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Thursday February 25



12,535 (and counting) posts since we started blogging 12 years ago. 254 of them this year alone and, so far, 105 this month (Feb. 24).

Saturday, July 28, 2018

Tyneside Cinema: The Geordie Jazzman - a film by Abi Lewis.

(Review by Lance).
You wait a long time for a legend then two come along almost at once. Thursday night, at Washington Arts Centre, The Desert Queen told the story of Gertrude Bell. A lady who defied convention to help make the Arab world a better place.
The Geordie Jazzman told the story of Keith Crombie and the Jazz Café, Newcastle. A gentleman who defied convention to help make the northeast a better place - at least music-wise. Whether either one of them succeeded is debatable. The middle-east is in disarray and jazz has no shortage of warring tribes either.
This was the second time I'd seen the film and, as one of the pundits said afterward, "I picked up on many of the nuances I missed the first time around".
Me too. The man was such an enigma.
Beneath the public facade was a person of unique intellect. Like Lewis Carroll's walrus, he could talk of many things and not just shoes and ships and sealing wax and cabbages and kings, although I'm sure he'd have opinions on all of those items.
Abi Lewis captured the essence of her subject, warts and all. An opinionated man, his views were strong. and it was irrelevant to him whether you agreed or disagreed. It didn't matter if you fell into the latter category, if he liked you he liked you and vice-versa.
The full house (there's another screening on August 18), five years after his death, was a testimony to the man's charisma as was the New Orleans style funeral parade through rhe streets of Newcastle behind the horse-drawn hearse, the band and the mourners.
There may have been a dry eye in the house but, if there was, it wasn't mine.
Chapeau Abi Lewis.
Bravo Gypsy Dave Smith for his solo performance. Singing and playing the blues as he did for many years at the Jazz Café.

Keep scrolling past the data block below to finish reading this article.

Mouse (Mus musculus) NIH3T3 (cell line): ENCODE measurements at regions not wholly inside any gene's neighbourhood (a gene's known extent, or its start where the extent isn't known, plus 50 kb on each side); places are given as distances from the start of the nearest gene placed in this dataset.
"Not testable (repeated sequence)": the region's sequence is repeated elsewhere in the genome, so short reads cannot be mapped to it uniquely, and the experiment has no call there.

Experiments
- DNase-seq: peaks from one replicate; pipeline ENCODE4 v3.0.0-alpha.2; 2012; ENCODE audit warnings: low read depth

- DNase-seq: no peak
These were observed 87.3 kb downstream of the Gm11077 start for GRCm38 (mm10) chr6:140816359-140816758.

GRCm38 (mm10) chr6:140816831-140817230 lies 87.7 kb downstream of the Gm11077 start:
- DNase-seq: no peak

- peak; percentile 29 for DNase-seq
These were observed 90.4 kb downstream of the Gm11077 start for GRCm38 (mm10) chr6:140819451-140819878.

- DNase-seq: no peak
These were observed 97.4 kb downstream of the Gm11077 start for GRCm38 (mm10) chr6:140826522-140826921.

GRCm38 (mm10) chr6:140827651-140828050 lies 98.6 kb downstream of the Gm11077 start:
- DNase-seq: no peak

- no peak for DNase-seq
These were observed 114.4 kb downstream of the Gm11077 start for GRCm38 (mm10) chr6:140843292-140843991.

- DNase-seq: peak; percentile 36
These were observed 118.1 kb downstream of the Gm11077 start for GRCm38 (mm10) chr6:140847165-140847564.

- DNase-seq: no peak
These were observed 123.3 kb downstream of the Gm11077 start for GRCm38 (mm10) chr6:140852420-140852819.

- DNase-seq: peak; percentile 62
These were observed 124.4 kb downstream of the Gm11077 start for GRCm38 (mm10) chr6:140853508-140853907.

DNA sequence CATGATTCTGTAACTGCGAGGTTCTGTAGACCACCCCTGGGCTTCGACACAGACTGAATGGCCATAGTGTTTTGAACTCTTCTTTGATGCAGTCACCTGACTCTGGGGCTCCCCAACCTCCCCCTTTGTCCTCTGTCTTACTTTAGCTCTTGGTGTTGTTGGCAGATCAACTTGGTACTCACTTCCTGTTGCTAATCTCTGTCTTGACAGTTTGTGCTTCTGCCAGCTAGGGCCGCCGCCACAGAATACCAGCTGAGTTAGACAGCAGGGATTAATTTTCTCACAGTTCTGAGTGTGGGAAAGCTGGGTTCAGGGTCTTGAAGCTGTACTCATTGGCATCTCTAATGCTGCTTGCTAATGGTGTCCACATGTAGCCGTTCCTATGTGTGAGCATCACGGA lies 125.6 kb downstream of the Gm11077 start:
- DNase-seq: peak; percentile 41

Bon Voyage Keith.
The panel discussion afterward, hosted by film historian Chris Phipps, provided further insight into the man and the process of putting it [the film] altogether.
I missed the Q & A session but enjoyed hanging out afterward with Jazz Café society both ancient and modern whilst listening to, among others, Lindsay Hannon (vocals); Mark Williams (guitar); Paul Grainger (bass) and Mark Robertson (drums). All appeared at various points during the film with Mark and Don Forbes (trumpet) playing a prominent role in the narration.
Never did the song There Will Never be Another You have greater relevance.


John Hallam (on F/b) said...

Pity I couldn't make it. The Dick Straughan Band played the first night at the cafe. We arrived early to find the place shut. Then he arrived and asked us to help setting it out. What a state it was in. We almost spent more time moving chairs etc than playing!

John Hallam (on F/b) said...

He used to have a "junktique" shop on the opposite corner to the cafe. I called in occasionally for a look and a natter. One day an anorak called in and was minutely examining the model railway stuff. He kept pointing out all the defects and Keith was getting fed up. Eventually, he snatched one out of the customer's hand, smashed it on the counter and said something on the lines of " I don't suppose you want this anymore?"
That was Keith!

Patti Durham (on F/b) said...

It was an excellent tribute to the man and the venue ..... but I thought it a great shame that some of the folk in the Q and A session afterwards said they'd never set foot in The Jazz Cafe as it is now - out of principle, or what? They're missing out on some fabulous jazz!

Hugh said...

I thoroughly enjoyed the film. Agree with Patti (above) regarding the comments in the Q and A. I actually had never set foot in the Jazz Cafe as it was (during Crombie's time) - I mentioned this after the film to one of those attending who commented: you didn't miss much, it was a sh*t hole!

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